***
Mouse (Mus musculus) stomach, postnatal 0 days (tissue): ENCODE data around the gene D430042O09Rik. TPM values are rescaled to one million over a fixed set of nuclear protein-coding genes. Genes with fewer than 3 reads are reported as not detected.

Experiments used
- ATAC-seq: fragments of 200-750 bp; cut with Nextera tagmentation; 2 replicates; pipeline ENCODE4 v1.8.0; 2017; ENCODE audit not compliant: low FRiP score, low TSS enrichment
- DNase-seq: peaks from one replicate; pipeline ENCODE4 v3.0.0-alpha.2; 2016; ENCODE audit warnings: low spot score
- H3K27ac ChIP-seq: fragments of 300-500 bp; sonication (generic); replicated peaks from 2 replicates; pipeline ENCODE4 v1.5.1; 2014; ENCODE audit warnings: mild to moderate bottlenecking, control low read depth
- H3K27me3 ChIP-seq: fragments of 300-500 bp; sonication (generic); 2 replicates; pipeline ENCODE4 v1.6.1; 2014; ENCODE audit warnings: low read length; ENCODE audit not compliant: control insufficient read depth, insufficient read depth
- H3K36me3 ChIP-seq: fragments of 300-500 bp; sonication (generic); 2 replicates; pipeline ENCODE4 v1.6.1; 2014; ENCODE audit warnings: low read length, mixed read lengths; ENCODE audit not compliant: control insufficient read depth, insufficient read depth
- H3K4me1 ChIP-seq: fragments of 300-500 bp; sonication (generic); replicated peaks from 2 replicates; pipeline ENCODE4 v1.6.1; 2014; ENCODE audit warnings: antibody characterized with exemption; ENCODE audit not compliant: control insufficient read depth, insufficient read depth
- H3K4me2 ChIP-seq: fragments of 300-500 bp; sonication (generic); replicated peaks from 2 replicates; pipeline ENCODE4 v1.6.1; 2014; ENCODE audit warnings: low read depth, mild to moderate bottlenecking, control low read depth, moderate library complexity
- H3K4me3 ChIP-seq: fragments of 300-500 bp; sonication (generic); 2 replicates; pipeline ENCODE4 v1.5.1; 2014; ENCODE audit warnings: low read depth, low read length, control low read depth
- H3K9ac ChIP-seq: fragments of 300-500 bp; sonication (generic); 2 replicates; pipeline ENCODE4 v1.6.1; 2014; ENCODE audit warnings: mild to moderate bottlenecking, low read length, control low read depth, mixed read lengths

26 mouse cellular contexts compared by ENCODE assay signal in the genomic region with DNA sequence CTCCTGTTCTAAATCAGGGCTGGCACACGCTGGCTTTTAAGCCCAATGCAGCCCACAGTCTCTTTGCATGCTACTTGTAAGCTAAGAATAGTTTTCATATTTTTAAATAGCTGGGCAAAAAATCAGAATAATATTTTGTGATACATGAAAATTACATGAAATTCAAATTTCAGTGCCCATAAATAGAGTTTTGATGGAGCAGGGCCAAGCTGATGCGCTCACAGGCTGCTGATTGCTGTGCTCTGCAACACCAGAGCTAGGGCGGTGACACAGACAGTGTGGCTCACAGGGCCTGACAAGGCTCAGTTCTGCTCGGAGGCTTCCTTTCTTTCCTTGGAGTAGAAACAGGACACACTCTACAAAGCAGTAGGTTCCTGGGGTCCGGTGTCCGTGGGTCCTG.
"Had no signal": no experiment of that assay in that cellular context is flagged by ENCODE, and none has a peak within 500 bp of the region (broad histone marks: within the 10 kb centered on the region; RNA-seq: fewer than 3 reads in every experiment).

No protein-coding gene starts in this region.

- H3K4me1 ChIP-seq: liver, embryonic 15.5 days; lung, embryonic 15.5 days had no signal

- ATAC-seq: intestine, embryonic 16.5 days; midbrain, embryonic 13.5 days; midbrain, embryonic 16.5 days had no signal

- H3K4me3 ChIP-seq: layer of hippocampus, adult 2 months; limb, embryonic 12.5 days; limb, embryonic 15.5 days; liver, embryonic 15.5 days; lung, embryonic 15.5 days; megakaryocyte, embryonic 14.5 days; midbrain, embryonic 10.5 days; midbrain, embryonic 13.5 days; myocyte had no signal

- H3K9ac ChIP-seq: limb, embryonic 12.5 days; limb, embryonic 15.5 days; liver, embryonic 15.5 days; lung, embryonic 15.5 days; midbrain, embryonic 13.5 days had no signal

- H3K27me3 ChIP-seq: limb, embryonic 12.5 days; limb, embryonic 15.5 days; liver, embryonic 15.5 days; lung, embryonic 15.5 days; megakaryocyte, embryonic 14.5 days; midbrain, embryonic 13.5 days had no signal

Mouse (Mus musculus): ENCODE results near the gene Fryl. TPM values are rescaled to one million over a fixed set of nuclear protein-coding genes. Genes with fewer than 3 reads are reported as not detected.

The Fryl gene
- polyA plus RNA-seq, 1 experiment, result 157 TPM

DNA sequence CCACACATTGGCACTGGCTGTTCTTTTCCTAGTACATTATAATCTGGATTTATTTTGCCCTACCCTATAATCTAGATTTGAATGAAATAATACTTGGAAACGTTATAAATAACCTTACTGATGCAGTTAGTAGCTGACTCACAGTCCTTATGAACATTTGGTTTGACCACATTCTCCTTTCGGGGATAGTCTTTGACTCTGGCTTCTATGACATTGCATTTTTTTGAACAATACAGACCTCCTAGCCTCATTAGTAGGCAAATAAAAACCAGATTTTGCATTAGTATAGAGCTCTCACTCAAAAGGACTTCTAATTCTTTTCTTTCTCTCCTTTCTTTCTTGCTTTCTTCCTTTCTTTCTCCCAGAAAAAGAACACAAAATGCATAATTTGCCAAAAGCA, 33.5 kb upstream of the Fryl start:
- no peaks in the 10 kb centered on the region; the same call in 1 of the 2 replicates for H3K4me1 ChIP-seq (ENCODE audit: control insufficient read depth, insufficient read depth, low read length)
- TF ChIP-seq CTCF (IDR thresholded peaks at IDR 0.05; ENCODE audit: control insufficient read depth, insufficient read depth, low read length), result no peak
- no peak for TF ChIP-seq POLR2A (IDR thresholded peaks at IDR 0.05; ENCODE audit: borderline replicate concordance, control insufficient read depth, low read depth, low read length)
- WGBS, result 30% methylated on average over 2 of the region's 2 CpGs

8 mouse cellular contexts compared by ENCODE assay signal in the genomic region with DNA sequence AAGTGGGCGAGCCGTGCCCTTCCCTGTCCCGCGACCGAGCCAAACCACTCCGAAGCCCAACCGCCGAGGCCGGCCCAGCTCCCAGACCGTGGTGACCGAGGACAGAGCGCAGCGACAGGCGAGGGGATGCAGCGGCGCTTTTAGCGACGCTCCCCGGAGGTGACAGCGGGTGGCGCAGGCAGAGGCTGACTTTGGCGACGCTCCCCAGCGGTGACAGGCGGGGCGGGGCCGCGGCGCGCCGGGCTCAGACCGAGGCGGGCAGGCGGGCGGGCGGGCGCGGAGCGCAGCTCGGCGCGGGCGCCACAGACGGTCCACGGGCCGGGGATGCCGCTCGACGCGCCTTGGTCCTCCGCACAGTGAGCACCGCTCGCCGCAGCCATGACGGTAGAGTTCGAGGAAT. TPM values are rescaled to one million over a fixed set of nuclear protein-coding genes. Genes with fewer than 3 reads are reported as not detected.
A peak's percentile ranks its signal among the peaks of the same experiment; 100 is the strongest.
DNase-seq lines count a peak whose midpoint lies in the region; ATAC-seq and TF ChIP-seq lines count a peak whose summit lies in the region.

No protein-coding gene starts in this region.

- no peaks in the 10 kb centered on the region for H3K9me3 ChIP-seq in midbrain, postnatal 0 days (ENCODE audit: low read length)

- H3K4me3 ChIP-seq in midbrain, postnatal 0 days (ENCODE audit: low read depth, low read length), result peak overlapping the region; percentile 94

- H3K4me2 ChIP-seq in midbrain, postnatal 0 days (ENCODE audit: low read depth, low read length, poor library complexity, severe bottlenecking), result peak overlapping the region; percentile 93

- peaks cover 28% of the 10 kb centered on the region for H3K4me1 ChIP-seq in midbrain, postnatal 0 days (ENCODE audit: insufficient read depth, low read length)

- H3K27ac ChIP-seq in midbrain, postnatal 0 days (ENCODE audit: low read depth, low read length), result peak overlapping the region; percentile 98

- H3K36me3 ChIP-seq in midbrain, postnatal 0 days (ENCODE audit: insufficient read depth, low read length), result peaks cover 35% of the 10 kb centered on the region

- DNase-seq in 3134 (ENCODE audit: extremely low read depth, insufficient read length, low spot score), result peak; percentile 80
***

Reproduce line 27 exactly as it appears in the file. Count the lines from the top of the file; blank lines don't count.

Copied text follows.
- WGBS, result 30% methylated on average over 2 of the region's 2 CpGs